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Letter from Plimouth, 1649

Devon & Cornwall Notes and Queries vol. VII, (1912-1913), Exeter: James G. Commin. 1913, pp. 73-74.



Prepared by Michael Steer

The term ecstaticism refers to states of awareness of non-ordinary mental spaces, which may be perceived as spiritual (this often takes the form of religious ecstasy). The Note’s author requests information relating to a Totnes shoemaker who later became an infantryman and had presumably profited from such an experience. The article, from a copy of a rare and much sought-after journal can be downloaded from the Internet Archive. Google has sponsored the digitisation of books from several libraries. These books, on which copyright has expired, are available for free educational and research use, both as individual books and as full collections to aid researchers.

Note 44. LETTER FROM PLIMOUTH, 1649. - At the end of William Bartlet's Soveraigne Balsome, published in 1649, I find A true Copy of a Letter from Plimouth February the 12, Relating the manner of God's working upon one that had cast off the use of Duties and Ordinances, sent by an approved and known godly man that was an Eye-witnesse. This relates a little episode of passion and ecstaticism that befell "one Nicholas Earle, a shoomaker, sometimes of Totnes and now a souldier in the Foot."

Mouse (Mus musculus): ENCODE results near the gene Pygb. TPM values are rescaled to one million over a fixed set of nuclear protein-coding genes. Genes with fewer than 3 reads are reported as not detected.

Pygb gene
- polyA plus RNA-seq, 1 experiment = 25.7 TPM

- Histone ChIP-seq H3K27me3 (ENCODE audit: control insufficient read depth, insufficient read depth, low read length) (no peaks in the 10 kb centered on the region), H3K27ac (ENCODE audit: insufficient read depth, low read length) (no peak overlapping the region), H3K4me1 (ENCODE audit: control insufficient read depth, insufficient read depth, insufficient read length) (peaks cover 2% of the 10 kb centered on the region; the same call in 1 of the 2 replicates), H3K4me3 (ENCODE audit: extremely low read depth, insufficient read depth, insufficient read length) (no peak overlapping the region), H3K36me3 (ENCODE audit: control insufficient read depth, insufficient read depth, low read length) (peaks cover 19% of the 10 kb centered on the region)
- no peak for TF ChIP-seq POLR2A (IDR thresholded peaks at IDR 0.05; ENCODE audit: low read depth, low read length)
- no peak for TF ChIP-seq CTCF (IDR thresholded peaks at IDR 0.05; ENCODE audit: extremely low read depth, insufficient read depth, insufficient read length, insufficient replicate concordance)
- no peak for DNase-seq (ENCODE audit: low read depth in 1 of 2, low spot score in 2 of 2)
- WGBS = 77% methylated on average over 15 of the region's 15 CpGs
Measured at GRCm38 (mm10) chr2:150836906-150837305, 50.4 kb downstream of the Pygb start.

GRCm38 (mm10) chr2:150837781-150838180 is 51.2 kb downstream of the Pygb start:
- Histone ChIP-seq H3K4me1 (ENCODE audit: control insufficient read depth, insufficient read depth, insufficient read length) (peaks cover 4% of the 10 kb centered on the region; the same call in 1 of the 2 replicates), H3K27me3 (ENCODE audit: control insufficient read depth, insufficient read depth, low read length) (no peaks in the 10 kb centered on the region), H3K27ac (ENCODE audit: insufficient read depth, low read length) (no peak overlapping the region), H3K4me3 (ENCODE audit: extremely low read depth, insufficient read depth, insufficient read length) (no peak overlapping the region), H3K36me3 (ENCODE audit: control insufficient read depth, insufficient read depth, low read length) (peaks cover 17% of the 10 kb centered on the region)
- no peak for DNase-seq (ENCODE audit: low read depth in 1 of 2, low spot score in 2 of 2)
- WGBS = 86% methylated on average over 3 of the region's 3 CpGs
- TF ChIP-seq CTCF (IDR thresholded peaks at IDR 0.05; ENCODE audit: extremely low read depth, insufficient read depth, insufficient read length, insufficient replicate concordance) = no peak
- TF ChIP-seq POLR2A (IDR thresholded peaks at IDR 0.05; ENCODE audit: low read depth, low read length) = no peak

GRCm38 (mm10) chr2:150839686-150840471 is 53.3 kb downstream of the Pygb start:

The letter has the initials M. P. at the end and I am anxious to know whom the writer may have been.

Was it Mathew Pemberton, Rector of Clayhidon and afterwards of Marlborough, or was it one Mr. - Porter who was at Plymouth in the Revd. George Hughes' time (see Palmer's Calamys Nonconformist's Memorial (1802), II., p. 57).         ELX.